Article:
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The Art of Drying Cut Flowers

Sep 27, 2022 | Horticulture

The Art of Drying Cut Flowers

Dry Flower Crop
IMG 3624
Dry Flower Crop

Drying cut flowers is a great way to extend their life and beauty. You can keep them in a vase to make winter indoors a little more cheerful, or create a wreath to welcome visitors at your front door.

Many of the flowers in our Spring Forward, Into Summer exhibition were trialed for their ability to be dried. Not all flowers will hold their color or delicate shape once dried, so it’s important to try out a few species to see which ones work best. Gomphrena, Eryngium, and lavender are all good candidates for drying. And if you have any extra herbs at the end of the season, they can be dried for use in winter cooking or in a potpourri!

There are a few different methods that can be used when drying your blooms. Drying silica is good for projects that require your flowers to hold their actual shape. Plant presses, on the other hand, flatten and make perfect, delicate specimens for coaster-making projects or framed wedding flowers. You can also try hanging whole flowers upside down, by their stalks, in a cool, dry room away from direct sunlight. The drying process for each of these can take anywhere from one week to one month.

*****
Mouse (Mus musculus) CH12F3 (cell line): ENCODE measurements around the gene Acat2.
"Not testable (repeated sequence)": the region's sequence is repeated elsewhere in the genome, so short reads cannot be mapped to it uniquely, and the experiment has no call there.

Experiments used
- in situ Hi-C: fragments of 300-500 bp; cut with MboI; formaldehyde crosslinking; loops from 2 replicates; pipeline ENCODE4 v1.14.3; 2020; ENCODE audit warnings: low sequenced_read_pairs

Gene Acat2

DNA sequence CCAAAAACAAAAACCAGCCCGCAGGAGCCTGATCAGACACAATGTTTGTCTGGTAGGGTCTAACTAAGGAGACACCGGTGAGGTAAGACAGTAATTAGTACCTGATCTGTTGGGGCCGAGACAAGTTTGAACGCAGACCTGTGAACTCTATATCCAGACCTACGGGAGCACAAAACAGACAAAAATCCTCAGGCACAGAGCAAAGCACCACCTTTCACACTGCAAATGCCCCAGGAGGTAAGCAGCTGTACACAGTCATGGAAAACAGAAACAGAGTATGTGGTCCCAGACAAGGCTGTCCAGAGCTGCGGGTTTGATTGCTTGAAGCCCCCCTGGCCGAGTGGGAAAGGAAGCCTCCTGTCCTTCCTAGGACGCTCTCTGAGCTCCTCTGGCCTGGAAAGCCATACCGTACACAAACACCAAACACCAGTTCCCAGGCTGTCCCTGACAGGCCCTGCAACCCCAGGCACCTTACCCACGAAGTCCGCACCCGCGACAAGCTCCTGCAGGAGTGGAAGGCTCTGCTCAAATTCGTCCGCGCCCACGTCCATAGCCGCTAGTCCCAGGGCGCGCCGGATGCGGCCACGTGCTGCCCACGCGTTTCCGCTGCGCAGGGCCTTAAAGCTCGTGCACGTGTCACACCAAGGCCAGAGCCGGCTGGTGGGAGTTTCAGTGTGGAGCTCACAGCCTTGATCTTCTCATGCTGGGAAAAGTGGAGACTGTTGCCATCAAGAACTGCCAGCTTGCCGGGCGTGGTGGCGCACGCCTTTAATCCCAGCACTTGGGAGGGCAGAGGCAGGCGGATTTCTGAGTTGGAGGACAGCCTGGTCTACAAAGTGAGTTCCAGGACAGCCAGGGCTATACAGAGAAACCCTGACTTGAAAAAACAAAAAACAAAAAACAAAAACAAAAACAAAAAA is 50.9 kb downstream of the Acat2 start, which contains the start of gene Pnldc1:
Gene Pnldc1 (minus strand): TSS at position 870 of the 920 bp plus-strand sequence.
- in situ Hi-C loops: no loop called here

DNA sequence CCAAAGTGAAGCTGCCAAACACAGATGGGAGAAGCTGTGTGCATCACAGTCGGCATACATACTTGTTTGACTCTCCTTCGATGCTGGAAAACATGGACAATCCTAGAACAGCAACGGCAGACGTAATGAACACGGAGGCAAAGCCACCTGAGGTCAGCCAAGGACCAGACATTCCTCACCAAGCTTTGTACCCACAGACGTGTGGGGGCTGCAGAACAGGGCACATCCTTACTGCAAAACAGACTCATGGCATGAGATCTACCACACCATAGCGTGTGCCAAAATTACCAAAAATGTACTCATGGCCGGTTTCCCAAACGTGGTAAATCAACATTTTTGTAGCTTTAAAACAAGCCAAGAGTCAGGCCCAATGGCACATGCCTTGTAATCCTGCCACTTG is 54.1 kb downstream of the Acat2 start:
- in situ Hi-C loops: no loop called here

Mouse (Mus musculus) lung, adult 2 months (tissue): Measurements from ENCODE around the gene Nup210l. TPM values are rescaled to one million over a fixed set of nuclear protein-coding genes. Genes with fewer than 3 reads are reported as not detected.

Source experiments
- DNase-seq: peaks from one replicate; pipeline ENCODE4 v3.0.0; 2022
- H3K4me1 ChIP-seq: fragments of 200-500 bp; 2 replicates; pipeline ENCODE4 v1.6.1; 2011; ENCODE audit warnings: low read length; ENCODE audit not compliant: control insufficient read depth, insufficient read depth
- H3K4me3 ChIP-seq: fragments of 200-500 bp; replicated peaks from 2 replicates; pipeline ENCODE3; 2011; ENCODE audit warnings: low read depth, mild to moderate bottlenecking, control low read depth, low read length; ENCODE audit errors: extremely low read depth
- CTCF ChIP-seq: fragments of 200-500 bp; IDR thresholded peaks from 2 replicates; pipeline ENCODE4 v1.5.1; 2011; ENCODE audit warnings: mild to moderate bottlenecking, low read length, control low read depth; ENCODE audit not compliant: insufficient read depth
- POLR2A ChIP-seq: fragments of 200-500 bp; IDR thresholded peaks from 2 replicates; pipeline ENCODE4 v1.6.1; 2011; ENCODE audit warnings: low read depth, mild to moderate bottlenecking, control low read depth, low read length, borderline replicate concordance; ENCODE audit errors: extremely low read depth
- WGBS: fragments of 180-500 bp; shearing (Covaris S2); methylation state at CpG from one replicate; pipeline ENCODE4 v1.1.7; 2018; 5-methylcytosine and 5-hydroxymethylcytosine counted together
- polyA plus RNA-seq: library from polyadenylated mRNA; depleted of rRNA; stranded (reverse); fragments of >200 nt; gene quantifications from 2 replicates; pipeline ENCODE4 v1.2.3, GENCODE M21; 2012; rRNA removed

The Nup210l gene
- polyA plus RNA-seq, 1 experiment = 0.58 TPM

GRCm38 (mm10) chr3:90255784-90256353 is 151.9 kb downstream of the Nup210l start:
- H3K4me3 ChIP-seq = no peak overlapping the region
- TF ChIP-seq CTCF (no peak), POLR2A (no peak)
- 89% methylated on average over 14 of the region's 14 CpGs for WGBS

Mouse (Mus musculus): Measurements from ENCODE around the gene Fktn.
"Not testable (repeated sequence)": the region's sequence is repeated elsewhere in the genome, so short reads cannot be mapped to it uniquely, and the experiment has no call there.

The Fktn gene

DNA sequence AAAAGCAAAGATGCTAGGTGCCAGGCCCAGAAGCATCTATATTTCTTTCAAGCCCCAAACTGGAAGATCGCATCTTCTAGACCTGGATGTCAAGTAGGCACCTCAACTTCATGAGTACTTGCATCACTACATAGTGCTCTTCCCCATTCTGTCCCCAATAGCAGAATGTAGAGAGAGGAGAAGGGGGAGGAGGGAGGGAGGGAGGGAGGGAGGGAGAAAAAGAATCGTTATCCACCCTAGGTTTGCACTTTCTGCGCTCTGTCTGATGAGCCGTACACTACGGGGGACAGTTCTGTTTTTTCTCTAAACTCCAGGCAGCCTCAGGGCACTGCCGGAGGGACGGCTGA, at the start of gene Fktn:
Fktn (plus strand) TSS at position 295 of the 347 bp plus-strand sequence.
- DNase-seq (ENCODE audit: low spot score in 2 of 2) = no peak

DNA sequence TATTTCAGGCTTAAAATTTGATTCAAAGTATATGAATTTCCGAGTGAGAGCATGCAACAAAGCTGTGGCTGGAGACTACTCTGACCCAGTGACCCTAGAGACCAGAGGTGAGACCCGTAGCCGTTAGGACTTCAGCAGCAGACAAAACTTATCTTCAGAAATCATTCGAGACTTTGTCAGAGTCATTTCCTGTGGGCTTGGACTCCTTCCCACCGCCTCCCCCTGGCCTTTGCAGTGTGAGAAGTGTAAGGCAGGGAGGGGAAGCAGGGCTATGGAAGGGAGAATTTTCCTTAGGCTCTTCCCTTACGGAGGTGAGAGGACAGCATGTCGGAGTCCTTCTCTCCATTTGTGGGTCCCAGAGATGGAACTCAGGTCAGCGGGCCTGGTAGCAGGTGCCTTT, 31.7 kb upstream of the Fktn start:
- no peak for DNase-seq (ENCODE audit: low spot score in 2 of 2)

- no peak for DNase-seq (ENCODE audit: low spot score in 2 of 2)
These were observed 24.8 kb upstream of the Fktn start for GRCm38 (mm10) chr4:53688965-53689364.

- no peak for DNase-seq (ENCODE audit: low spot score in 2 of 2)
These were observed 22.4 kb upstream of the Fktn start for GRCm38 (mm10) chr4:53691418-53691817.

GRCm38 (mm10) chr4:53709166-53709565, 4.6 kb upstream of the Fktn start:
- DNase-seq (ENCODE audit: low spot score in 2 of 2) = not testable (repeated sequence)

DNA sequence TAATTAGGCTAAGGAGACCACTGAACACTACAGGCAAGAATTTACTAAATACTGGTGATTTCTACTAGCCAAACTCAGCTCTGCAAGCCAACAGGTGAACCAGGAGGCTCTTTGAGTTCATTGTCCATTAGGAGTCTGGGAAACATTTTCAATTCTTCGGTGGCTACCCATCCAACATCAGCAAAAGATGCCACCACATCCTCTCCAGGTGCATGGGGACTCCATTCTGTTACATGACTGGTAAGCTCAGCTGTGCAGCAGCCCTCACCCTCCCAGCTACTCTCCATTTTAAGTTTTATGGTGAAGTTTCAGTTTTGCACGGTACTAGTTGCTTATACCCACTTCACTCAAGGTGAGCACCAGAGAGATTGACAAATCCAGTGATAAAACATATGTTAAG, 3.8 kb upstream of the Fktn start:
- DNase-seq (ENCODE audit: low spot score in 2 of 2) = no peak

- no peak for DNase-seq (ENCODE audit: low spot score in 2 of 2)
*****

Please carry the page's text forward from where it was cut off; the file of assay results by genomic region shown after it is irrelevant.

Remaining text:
It’s best to know ahead of time what you want to use your flowers for before you dry them. If you’re unsure, then drying them upside down is usually a safe choice. This way, once they’re dry, you can use them whole or break flattened petals off for delicate jar displays.

You can also mix your dried flower stalks into fresh arrangements throughout the year. Any way you decide to use dried flowers, they will be sure to brighten up a space!

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